March 22, 2021 Rage (Movie Review)
There has been a nice stream of quality Australian Horror and Thriller films over the past several years: 2011’s Snowtown, 2014’s The Babadook, and 2018’s The Nightingale are just a few that captured audiences worldwide. The latest is Rage, released to VOD in North America and Australia on February 23rd via Gravitas Ventures. Brought to us by Aussie Director John Balazs (Fallen 2014, Dancer 2016), it straddles the line between a familiar Revenge Thriller and bleak police procedural. While it boasts some strong performances, it never quite lives up to what it builds on and is hurt by an excessive runtime and, oddly, a score that tries too hard.
The story is set in Melbourne where married couple Noah (Matt Theo: Night Shift 2018, My Life is Murder series) and Maddie (Hayley Beveridge: Tallboy 2014, Cat Sick Blues 2015) reside. Things are not all rosy in their household, as Noah is cheating with his co-worker Sophia (Natasha Maymon: Spencer 2020). Bemoaning her rocky marriage, Maddie is home with her sister Rebecca (Nic Stevens) when two masked intruders enter and proceed to kill Rebecca and sexually assault Maddie. Noah arrives during the invasion and manages to fight off the attackers, killing one but is himself seriously injured in the process.
Noah is comatose for a month. After he wakes in the hospital, we are introduced to detective John Bennett (Richard Norton: Mad Max: Fury Road 2015, Spartacus series). He and his team are still looking for the yet-to-be-identified second perpetrator, and thus he questions Noah for anything he can remember. Maddie, meanwhile, has been in a near catatonic state since her traumatic experience and is even distant with her husband. This is the dual narrative that Rage attempts to balance – exploring the depths of trauma and love, and an equally gritty murder mystery. Unfortunately it does neither overly well.
The main problem is the runtime. This is a near two-and-a-half- hour film that drags from the moment Noah wakes up; that is, most of its length. The drama between the couple, as well as Maddie’s trauma, are not meant to be exciting, but this would need the foil of the detective side to balance out the drama with action and thrills. It does not accomplish this, however, as Norton’s considerable talent is all but wasted in a dull slog of a whodunit. Maddie and Noah’s progress is likewise slow and unrewarding. The script resists its natural route of setting Maddie’s trauma by making order out of disorder, instead relying on derivative and overly familiar plot elements the audience will see coming a mile away.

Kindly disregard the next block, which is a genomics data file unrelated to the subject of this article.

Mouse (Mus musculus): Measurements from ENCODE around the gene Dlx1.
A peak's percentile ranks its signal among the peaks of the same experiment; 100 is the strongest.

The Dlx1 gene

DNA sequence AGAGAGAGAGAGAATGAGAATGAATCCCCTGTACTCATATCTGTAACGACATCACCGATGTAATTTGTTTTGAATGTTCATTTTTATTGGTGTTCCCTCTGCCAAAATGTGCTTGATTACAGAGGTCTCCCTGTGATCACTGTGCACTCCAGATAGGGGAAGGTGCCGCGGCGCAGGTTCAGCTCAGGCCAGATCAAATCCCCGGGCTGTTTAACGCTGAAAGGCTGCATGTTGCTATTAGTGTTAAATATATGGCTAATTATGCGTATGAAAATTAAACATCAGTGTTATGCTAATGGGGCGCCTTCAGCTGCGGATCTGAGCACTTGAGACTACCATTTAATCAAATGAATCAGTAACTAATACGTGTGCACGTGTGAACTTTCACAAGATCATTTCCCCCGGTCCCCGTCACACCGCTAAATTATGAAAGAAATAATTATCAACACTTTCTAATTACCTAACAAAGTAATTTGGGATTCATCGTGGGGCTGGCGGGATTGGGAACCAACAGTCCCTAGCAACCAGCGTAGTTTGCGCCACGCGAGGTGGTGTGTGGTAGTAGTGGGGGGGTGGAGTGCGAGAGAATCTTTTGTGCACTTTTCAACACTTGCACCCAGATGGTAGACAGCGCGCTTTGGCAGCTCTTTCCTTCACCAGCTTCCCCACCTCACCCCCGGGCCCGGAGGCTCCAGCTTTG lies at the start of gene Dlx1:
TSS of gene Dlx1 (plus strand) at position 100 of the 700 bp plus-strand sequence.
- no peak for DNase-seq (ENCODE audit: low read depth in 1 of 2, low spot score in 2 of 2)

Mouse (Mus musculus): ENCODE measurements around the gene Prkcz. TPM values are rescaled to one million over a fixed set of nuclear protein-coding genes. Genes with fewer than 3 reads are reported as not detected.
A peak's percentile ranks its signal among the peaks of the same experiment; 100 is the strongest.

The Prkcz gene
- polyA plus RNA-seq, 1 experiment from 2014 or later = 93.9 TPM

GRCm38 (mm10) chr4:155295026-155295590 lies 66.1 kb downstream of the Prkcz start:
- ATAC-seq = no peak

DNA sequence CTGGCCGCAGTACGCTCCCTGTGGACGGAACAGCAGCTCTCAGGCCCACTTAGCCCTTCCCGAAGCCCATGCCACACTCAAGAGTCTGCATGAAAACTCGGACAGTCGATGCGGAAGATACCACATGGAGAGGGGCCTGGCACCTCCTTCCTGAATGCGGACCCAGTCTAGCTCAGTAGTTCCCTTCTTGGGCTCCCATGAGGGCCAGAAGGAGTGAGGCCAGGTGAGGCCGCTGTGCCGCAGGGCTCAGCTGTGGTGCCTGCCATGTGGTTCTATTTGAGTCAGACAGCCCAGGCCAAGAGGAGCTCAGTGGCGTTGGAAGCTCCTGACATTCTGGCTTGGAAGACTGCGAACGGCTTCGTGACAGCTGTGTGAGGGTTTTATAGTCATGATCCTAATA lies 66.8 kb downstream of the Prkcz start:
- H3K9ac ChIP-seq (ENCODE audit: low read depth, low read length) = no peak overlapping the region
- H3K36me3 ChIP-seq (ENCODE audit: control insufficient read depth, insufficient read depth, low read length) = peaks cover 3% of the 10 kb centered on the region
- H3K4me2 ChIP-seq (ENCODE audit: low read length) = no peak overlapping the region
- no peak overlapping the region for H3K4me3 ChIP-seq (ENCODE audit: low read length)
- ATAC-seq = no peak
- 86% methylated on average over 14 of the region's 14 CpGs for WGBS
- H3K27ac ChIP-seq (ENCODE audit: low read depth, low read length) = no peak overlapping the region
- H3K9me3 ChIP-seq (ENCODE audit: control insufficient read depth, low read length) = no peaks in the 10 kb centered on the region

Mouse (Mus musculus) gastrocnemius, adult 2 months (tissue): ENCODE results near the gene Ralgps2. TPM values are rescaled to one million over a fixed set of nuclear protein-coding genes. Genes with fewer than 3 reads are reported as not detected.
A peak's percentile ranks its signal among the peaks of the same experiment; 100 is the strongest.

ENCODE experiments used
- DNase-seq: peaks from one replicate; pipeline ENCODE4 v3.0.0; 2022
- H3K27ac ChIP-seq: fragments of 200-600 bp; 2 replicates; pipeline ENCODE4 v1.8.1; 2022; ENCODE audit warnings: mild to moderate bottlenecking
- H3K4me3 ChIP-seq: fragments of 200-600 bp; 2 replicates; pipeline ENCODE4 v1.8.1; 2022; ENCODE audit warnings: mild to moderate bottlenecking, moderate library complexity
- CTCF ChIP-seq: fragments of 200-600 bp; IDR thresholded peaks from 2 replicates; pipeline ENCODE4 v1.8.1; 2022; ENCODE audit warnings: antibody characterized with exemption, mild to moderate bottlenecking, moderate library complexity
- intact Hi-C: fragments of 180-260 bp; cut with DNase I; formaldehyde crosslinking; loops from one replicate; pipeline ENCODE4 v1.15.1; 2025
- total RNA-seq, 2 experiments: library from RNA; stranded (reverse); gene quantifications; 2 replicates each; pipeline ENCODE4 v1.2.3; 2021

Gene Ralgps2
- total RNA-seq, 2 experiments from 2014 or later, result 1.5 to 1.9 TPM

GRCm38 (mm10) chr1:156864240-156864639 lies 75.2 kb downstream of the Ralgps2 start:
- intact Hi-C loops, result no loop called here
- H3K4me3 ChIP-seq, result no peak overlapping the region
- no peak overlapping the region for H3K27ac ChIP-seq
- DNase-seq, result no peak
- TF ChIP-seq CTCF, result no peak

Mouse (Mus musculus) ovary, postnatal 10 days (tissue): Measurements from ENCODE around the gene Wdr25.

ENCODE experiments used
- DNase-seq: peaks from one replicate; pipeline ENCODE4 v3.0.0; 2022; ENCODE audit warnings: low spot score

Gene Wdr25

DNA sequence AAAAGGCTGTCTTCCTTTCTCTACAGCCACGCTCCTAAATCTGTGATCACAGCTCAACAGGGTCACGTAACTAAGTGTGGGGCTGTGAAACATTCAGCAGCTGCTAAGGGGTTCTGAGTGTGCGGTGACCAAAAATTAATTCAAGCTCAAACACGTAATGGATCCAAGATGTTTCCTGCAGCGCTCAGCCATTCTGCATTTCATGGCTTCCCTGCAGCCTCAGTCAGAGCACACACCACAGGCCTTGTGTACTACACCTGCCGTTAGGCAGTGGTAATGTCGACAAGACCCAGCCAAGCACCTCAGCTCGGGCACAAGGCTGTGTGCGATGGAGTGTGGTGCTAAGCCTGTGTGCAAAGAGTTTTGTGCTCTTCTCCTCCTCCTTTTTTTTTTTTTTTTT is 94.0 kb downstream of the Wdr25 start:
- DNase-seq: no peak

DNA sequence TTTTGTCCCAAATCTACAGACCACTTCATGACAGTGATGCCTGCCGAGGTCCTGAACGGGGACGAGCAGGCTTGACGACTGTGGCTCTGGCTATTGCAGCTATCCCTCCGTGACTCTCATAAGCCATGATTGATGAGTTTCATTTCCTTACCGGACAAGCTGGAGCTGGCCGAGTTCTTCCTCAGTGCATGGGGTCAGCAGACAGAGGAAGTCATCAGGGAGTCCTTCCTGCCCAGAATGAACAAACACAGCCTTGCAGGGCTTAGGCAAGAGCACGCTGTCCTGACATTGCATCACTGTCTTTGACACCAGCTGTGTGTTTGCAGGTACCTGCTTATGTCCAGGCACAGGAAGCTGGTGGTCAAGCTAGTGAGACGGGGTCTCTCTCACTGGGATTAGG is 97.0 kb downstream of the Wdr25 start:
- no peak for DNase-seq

Another noticeable problem is the score. A great score will truly elevate a film, and even a mediocre one could sneak by without getting noticed much, but a bad one will drag a film down. Such is the case with Kai Chan Lim’s work here, which is way too up front and makes the mistake of trying to be the star. It does work sometimes, such as in the home invasion and a few other scenes, but is horribly overdramatic and changes the tone of the film at the worst of times, rendering what is meant to be serious drama into almost cringe-worthy moments.
The performances are all good. Beveridge is certainly the strongest and makes Maddie a much more tangible character than the rest of the movie wants her to be. Her emotions are palpable and her recovery is a story the audience will want to get behind. Great as she is, however, she can only elevate the film so much. Theo is good, though not quite as resonant. Like Norton, who is also good, there’s something about the script that hobbles his ability to bring the character to life. If this wasn’t such a convoluted story they’d both be more memorable than they are.
Ultimately, Rage is weighed down by its length and incohesive plot; it simply tries to do too much. This story would have been much better suited to a single-season series, where the characters can really flesh out their journeys over the course of 8-10 hours. Packing all of what it wants into an overly long film doesn’t work for anyone, and audiences will feel every minute of its 143 minute runtime. The score is also a sticking point and is an example of what not to do with a soundtrack. All in all, Rage disappoints amid a few bright spots and is best left for a rental on a rainy day. For these reasons, Cryptic Rock gives Rage 2 out of 5 stars.